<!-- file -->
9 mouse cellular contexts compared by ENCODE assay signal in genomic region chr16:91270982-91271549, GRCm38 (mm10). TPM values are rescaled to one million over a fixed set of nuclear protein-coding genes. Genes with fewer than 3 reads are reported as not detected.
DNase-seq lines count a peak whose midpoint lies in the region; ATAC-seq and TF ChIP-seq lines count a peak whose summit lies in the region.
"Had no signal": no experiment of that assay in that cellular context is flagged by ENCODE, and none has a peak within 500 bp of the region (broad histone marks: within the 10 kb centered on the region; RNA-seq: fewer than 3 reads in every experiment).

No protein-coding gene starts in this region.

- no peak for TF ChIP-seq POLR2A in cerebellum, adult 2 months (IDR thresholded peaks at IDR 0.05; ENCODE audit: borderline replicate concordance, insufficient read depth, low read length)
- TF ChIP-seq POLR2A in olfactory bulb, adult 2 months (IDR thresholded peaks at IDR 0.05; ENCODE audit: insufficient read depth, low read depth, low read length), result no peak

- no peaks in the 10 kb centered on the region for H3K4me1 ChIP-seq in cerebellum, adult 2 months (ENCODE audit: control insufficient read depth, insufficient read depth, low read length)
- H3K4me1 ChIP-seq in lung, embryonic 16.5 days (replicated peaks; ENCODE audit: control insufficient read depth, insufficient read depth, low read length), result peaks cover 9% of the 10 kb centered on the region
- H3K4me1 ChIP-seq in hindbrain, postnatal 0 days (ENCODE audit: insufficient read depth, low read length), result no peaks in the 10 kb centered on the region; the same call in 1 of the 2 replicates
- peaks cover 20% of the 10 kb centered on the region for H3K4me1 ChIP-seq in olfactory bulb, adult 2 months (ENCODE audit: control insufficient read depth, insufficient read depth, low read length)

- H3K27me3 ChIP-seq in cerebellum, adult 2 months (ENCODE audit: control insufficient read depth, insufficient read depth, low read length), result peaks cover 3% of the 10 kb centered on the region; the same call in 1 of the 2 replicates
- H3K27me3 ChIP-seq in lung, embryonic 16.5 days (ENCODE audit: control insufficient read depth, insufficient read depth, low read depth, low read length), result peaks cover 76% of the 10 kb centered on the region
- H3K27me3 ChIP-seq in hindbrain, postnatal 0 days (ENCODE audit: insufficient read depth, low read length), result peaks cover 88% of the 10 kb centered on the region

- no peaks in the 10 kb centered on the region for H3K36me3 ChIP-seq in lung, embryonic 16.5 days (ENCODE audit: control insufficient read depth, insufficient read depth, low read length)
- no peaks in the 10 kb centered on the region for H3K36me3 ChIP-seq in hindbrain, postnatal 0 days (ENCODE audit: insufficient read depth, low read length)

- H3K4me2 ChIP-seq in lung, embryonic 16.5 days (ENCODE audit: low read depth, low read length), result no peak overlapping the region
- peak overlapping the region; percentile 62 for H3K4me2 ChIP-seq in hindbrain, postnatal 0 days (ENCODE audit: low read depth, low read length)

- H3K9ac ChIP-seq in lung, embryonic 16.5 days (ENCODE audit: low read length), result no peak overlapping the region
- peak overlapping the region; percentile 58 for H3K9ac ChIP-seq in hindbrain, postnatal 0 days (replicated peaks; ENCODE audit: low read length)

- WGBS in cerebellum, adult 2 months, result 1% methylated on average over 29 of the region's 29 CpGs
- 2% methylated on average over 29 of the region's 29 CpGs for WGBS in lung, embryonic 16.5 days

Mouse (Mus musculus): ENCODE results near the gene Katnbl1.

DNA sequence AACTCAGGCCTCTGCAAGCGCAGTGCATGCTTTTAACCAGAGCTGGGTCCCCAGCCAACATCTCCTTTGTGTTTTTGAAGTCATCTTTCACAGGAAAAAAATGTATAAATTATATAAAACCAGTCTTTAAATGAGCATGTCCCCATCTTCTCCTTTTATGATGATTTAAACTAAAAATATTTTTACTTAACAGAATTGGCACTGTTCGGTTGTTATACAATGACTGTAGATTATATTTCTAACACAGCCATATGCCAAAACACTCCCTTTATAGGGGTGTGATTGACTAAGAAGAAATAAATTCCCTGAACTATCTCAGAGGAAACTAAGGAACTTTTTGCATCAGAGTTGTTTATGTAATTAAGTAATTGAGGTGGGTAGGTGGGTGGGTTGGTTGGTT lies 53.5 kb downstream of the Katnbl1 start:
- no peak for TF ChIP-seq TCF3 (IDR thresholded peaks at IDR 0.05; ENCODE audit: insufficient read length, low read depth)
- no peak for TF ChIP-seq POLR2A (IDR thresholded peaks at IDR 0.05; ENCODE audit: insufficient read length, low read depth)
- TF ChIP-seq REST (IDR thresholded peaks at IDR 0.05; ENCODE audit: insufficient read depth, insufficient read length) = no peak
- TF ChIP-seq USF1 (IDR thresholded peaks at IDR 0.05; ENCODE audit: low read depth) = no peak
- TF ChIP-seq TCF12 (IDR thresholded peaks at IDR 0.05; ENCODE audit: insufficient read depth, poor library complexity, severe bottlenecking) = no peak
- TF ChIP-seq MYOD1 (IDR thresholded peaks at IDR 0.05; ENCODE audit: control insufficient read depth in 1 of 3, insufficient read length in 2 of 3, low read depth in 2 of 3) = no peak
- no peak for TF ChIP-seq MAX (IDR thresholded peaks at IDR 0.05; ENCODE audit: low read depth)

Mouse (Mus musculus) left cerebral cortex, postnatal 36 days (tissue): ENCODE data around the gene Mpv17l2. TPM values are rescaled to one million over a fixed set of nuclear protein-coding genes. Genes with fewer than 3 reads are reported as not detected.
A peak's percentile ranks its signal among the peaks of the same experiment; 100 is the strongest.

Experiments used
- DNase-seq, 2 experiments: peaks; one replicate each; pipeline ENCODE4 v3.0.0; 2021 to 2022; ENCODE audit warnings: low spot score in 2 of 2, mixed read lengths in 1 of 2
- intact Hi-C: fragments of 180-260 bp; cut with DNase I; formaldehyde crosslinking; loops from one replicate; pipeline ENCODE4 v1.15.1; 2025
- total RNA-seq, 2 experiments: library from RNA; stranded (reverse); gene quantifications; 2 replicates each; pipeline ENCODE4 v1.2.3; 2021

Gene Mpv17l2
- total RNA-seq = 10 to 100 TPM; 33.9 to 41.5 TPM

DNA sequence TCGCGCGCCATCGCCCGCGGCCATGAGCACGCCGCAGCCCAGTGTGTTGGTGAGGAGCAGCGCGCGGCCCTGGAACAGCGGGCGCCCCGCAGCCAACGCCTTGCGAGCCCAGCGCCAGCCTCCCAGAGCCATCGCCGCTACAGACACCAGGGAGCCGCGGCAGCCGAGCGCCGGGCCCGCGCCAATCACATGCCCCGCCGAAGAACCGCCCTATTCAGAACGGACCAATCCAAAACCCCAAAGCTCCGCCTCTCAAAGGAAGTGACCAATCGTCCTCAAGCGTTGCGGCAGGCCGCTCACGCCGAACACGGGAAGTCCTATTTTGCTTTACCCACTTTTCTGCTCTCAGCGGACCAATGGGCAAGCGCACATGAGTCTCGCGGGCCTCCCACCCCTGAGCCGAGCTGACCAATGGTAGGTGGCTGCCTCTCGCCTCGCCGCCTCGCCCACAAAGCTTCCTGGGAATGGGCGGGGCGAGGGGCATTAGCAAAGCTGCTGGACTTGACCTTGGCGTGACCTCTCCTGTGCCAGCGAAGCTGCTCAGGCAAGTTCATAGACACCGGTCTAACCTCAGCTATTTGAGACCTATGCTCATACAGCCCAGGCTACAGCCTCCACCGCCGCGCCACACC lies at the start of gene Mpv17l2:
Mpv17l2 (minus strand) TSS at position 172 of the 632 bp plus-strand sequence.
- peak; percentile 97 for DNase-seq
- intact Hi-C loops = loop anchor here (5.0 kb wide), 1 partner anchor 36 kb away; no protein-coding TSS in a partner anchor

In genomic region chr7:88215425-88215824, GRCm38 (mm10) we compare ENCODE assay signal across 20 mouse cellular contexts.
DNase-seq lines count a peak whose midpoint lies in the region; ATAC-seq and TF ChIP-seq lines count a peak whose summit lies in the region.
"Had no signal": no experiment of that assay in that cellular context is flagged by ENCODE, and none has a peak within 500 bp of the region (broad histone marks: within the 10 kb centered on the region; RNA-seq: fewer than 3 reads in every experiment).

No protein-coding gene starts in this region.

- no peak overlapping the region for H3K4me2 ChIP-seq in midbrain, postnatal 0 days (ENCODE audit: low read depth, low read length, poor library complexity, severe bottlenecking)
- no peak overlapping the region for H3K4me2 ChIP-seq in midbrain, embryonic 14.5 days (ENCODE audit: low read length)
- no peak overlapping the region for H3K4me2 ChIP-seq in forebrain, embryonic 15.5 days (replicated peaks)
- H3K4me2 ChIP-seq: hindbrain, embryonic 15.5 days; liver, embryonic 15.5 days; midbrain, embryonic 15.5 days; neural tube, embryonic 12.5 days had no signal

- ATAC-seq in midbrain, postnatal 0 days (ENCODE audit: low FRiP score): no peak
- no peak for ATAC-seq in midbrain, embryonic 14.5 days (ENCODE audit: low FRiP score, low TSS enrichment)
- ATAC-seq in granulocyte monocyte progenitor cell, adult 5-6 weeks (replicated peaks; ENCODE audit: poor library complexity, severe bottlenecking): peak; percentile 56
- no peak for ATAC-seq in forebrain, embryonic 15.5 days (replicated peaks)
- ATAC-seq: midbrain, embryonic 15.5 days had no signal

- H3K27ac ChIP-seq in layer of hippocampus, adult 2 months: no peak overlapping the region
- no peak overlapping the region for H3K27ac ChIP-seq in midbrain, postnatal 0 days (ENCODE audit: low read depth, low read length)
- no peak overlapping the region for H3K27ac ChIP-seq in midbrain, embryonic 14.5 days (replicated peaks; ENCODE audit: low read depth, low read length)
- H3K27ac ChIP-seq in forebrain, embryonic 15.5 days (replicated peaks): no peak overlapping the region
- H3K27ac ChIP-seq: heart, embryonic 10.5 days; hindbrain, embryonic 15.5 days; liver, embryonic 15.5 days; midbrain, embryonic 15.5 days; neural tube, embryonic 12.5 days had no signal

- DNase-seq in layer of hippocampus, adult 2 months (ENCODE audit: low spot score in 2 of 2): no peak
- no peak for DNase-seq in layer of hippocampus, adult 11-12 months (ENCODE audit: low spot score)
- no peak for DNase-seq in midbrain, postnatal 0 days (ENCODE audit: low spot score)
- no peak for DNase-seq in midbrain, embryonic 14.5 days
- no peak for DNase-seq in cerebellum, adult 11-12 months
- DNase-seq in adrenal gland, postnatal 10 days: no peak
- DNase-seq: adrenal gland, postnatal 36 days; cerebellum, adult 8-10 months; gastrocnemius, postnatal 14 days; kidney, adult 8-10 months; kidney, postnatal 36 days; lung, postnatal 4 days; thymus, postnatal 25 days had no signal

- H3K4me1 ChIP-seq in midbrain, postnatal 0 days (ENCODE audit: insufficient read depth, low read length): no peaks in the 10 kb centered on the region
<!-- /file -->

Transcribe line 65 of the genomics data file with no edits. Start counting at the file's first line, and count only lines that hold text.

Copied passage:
- no peak for DNase-seq in cerebellum, adult 11-12 months